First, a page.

A new book by a Rice business professor offers insight into social class and consumer behavior in Brazil and shows how this data can be used by government and business professionals.
Wagner Kamakura, the Jesse H. Jones Professor of Marketing at the Jones School of Business, is the co-author of “Socioeconomic Stratification and Consumption in Brazil” (“Estratificação Socioeconômica e Consumo no Brasil”). The book was released Aug. 15.
The authors explored consumption patterns of Brazilians and found that the market segmentation scheme based on socio-economic status widely used by marketers in Brazil no longer reflects the socio-economic profile of the current society. The authors developed a new model of classification based on the concept of permanent income, which indicates the ability of the household to maintain a certain standard of living.
“This concept of “permanent income” is more valid than “current income,” especially in practical terms, because “consumers try to maintain their standard of living over time, even when their income stream undergoes dramatic changes, by relying on savings, investment or credit,” Kamakura said.
In the new model, the current monthly household income is only one of several indicators of permanent income, along with the education of the head of household, access to public services (city water, sewage and paved streets) and ownership of various durable goods. The new model also considers four important variables that account for the impact of family composition on consumption needs and for geographic differences in the cost of living. These important factors are ignored in the country’s current socio-economic classification system.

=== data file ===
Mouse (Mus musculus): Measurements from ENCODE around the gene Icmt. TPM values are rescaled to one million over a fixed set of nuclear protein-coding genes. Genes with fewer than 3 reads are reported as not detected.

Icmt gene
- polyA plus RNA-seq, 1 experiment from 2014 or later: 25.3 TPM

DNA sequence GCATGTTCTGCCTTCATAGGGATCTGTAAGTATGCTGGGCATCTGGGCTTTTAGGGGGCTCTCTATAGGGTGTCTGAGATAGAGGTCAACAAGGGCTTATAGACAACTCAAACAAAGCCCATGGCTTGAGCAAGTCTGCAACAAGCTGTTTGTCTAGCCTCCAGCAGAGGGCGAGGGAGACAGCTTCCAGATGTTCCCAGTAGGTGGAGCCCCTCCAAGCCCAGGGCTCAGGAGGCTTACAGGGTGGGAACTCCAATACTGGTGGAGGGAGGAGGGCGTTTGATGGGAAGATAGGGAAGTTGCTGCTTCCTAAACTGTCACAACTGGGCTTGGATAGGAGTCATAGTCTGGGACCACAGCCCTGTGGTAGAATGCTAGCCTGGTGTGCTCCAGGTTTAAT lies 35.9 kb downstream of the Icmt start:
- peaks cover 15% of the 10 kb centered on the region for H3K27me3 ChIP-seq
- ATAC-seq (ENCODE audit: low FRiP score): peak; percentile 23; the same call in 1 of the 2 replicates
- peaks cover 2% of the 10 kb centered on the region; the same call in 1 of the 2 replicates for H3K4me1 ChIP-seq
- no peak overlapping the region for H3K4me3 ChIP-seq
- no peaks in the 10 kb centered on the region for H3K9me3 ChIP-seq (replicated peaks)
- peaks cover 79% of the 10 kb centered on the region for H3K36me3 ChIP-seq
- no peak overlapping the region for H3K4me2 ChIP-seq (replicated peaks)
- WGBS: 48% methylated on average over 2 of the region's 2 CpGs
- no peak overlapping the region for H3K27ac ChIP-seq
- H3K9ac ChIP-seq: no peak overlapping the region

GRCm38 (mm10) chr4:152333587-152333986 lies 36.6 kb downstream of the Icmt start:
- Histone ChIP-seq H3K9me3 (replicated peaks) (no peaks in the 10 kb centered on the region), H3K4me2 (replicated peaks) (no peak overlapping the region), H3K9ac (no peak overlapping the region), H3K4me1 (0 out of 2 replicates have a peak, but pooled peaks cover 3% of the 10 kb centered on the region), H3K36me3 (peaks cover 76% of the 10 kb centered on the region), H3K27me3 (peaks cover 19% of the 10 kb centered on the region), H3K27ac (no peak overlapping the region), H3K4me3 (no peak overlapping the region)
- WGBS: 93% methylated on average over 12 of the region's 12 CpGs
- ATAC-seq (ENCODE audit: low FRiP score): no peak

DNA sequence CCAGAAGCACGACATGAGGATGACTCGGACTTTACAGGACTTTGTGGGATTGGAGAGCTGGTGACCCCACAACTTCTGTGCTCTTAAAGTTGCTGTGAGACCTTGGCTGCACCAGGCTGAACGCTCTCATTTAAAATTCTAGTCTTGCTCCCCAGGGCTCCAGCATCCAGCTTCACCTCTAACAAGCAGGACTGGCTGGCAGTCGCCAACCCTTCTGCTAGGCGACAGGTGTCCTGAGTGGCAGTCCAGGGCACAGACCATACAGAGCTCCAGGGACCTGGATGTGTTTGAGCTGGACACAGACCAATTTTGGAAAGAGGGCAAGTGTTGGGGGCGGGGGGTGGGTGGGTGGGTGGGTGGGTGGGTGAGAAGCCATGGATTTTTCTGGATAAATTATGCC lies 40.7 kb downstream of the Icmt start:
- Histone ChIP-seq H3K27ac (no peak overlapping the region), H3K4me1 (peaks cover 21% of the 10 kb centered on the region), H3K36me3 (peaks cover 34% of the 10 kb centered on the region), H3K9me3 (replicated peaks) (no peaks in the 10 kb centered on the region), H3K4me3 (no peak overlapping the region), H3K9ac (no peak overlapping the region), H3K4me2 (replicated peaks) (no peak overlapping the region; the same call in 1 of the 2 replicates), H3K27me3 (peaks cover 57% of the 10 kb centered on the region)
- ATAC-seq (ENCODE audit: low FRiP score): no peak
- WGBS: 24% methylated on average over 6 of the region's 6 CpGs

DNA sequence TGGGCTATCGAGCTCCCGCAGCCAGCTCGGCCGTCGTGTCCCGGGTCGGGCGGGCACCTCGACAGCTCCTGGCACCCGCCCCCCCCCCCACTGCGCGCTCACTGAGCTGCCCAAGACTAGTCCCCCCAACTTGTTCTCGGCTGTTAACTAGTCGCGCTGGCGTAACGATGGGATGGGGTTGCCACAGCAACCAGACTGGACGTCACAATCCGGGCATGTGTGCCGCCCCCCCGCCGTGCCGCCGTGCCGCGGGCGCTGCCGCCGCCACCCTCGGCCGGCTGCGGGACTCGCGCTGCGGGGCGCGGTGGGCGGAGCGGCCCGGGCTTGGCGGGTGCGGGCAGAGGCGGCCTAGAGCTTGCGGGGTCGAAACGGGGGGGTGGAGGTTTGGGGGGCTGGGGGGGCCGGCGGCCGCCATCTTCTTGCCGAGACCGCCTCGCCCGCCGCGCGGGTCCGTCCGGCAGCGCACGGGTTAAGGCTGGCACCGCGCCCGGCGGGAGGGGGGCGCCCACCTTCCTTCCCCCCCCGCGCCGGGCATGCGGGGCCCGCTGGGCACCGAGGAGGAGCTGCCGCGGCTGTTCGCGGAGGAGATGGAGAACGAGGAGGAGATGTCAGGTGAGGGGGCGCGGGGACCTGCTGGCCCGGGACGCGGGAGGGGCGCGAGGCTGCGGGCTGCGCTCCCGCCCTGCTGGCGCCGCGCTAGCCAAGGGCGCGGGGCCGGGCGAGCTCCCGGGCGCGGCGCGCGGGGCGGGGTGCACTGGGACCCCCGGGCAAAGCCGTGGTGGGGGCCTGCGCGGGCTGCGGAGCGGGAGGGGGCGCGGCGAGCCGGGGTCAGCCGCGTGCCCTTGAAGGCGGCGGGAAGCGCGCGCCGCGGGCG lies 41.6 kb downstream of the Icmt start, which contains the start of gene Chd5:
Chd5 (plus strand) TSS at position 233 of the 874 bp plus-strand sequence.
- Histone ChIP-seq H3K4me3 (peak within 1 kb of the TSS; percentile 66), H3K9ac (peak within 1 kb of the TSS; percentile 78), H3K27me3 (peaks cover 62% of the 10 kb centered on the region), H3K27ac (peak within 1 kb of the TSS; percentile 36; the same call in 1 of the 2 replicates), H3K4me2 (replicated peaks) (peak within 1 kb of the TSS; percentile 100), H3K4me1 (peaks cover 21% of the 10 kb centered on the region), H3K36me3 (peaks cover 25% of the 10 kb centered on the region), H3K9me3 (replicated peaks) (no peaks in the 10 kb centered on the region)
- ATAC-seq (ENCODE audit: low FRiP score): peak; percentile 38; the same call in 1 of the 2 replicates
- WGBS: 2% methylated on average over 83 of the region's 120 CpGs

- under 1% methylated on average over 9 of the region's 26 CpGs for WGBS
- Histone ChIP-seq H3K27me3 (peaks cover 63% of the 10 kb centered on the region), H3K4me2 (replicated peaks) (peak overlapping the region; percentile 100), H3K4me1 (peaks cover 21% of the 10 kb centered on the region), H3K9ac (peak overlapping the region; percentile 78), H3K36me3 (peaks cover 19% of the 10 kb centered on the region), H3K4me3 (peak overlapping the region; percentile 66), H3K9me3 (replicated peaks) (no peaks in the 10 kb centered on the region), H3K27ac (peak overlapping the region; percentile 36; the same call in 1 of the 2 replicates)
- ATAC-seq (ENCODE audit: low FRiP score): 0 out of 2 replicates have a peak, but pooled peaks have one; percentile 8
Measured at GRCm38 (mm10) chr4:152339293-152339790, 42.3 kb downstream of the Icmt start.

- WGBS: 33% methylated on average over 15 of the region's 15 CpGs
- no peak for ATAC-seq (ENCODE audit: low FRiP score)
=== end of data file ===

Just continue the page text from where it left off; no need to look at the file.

The authors also analyzed consumer behavior in each class in terms of expenditures and consumption priorities and provided practical tools for the classification of households in the various strata. They also showed how these data can be used in market, opinion, media and academic research, as well as an analysis of consumer lifestyles in Brazil.
The analysis in the book used data from the latest Household Budget Survey in Brazil, which was based on a national sample of more than 55,000 households, projectable to the population of Brazilian households.
“Socio-economic status is an important factor for market segmentation in emerging economies because it differentiates consumption patterns among families,” Kamakura said. “Moreover, it helps understand the effects of economic crises on consumption. When talking about how the ‘middle class’ was affected by the recent global economic crisis, one must first understand what constitutes the so-called ‘middle class.’ One of our main purposes was to define objectively socio-economic classes in Brazilian society, based on actual data.”
The book was co-authored by José A. Mazzon, a professor of marketing at the School of Economics, Business and Accounting at the University of São Paulo.
For more information on the book, visit www.pesquisasocioeconomica.com.br.